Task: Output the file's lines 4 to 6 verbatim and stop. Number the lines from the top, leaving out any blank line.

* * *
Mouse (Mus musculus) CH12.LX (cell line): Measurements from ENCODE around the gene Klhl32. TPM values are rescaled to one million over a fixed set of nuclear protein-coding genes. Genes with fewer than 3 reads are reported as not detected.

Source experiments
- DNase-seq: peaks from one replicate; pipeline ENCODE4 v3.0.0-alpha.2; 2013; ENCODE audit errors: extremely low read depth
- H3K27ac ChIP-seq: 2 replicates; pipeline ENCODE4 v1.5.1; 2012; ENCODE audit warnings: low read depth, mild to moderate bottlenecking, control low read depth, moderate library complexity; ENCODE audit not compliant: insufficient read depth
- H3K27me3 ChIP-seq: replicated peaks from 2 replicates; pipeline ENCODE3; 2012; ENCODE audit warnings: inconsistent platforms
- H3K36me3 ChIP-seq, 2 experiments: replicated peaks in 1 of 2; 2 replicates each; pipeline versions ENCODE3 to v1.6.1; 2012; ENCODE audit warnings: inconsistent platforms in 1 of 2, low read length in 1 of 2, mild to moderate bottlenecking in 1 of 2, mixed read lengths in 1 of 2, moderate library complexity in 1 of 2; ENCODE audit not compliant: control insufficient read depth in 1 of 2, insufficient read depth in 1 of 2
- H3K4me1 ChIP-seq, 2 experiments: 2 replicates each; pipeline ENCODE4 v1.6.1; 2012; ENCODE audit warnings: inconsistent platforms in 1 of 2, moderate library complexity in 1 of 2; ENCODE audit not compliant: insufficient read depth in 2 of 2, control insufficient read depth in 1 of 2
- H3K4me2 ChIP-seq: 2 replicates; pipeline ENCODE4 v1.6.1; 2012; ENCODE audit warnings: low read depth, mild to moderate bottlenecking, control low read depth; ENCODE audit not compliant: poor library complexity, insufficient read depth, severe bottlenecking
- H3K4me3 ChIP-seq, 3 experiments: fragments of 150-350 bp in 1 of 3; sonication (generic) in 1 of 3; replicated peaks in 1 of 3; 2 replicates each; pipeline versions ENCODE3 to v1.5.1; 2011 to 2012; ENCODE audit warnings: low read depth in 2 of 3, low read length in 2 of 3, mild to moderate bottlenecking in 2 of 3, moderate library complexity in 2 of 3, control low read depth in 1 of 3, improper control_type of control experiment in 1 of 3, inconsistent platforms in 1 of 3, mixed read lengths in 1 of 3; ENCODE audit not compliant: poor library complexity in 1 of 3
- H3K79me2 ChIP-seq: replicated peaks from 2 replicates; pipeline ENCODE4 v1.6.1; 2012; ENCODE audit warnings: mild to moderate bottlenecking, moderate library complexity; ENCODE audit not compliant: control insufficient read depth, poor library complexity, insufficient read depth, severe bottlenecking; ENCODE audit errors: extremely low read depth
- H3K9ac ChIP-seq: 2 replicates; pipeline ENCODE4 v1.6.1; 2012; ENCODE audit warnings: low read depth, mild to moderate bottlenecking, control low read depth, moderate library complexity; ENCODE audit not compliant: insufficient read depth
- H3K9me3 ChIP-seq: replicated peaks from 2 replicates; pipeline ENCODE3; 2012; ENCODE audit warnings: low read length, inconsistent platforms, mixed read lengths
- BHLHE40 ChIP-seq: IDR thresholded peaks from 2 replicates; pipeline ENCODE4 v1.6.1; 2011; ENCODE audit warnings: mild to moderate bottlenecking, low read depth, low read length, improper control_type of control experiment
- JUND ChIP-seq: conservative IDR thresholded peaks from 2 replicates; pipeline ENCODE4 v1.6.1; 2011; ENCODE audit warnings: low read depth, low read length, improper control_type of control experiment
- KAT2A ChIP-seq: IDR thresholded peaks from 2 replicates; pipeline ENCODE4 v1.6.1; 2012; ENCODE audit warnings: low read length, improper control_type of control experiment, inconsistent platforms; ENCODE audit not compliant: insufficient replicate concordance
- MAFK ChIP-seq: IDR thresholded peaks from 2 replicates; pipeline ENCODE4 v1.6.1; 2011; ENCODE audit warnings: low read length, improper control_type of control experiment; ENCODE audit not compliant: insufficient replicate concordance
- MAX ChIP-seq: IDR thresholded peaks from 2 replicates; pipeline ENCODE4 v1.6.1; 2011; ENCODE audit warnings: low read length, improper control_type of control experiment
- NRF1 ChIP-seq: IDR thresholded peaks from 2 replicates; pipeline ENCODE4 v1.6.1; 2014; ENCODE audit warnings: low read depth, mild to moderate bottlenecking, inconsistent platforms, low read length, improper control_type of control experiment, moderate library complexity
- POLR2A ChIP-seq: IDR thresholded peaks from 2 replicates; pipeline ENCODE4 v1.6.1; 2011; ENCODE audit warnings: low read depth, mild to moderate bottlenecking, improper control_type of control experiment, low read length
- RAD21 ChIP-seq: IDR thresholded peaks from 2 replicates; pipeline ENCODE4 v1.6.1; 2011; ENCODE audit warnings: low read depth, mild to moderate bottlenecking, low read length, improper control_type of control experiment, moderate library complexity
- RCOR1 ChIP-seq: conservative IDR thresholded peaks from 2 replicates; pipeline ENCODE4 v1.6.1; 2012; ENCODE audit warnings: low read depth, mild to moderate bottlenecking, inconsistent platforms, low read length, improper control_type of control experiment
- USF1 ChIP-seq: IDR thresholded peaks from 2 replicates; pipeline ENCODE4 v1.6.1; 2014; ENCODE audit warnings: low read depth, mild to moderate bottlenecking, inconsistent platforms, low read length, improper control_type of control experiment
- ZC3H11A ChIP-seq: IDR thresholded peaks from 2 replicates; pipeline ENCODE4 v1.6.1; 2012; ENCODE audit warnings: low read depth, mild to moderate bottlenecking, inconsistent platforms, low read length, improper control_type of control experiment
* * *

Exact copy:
- H3K27ac ChIP-seq: 2 replicates; pipeline ENCODE4 v1.5.1; 2012; ENCODE audit warnings: low read depth, mild to moderate bottlenecking, control low read depth, moderate library complexity; ENCODE audit not compliant: insufficient read depth
- H3K27me3 ChIP-seq: replicated peaks from 2 replicates; pipeline ENCODE3; 2012; ENCODE audit warnings: inconsistent platforms
- H3K36me3 ChIP-seq, 2 experiments: replicated peaks in 1 of 2; 2 replicates each; pipeline versions ENCODE3 to v1.6.1; 2012; ENCODE audit warnings: inconsistent platforms in 1 of 2, low read length in 1 of 2, mild to moderate bottlenecking in 1 of 2, mixed read lengths in 1 of 2, moderate library complexity in 1 of 2; ENCODE audit not compliant: control insufficient read depth in 1 of 2, insufficient read depth in 1 of 2